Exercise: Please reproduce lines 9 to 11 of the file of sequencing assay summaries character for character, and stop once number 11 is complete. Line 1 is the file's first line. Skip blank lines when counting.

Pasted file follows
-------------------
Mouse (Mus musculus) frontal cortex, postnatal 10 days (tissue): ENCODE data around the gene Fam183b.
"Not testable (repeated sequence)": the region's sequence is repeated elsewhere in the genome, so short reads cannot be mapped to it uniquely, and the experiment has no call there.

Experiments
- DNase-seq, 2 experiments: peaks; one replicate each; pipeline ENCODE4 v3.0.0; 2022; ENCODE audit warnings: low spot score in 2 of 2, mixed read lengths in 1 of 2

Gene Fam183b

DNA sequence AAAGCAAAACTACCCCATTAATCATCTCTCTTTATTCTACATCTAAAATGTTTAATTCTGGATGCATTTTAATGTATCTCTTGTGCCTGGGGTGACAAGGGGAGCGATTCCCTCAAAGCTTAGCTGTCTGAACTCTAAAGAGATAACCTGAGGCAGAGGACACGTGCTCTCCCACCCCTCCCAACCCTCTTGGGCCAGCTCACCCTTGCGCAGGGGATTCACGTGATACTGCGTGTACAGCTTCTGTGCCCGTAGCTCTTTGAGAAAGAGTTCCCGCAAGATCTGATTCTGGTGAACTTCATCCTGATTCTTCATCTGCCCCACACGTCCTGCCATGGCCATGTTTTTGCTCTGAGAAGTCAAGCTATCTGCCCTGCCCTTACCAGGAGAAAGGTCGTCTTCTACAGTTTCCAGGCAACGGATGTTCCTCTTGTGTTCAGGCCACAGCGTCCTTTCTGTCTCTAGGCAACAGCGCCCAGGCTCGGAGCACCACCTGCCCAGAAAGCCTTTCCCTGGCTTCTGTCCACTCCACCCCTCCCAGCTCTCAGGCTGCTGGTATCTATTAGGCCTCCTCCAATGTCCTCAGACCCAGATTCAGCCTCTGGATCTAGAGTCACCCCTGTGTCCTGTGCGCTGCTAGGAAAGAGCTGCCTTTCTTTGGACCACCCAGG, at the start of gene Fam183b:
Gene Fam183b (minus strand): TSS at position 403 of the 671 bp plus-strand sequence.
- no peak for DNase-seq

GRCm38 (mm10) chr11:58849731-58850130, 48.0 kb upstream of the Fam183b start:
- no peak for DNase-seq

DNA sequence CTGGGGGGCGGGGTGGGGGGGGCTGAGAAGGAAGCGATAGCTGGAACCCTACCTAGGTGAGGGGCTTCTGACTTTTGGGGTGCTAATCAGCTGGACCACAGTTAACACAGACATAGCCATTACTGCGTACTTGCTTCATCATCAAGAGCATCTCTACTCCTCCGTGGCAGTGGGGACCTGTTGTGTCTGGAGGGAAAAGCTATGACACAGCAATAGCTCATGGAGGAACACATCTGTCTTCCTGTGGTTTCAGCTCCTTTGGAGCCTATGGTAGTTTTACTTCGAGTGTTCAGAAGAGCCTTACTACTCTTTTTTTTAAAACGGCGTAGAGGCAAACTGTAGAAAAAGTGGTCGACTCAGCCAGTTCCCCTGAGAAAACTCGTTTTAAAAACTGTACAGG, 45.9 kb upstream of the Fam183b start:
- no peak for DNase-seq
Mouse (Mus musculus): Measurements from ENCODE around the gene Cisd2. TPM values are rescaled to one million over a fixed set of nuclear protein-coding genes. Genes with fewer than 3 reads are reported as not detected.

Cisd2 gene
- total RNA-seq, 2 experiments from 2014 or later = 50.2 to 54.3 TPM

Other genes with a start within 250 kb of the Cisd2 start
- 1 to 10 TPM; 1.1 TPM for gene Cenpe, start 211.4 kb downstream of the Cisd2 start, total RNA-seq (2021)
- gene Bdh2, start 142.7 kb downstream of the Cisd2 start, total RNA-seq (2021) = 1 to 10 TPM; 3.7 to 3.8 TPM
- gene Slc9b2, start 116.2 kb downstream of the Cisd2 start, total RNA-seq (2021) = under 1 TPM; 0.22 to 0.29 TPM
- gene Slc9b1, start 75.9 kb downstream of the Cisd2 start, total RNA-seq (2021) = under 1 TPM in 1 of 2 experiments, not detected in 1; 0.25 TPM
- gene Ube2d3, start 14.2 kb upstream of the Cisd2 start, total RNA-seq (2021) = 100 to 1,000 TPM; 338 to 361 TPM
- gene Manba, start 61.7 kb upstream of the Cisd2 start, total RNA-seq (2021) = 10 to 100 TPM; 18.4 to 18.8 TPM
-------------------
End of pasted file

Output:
GRCm38 (mm10) chr11:58849731-58850130, 48.0 kb upstream of the Fam183b start:
- no peak for DNase-seq

DNA sequence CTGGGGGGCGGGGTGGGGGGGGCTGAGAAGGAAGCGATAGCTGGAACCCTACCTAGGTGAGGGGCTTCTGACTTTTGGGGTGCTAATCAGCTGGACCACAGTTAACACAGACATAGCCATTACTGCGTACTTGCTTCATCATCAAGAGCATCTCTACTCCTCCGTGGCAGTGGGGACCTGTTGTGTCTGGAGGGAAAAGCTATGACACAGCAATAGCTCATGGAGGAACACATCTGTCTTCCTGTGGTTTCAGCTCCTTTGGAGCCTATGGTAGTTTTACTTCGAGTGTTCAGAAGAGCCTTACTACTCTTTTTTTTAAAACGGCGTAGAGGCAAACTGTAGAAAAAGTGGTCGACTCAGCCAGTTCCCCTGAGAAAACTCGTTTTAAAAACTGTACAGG, 45.9 kb upstream of the Fam183b start: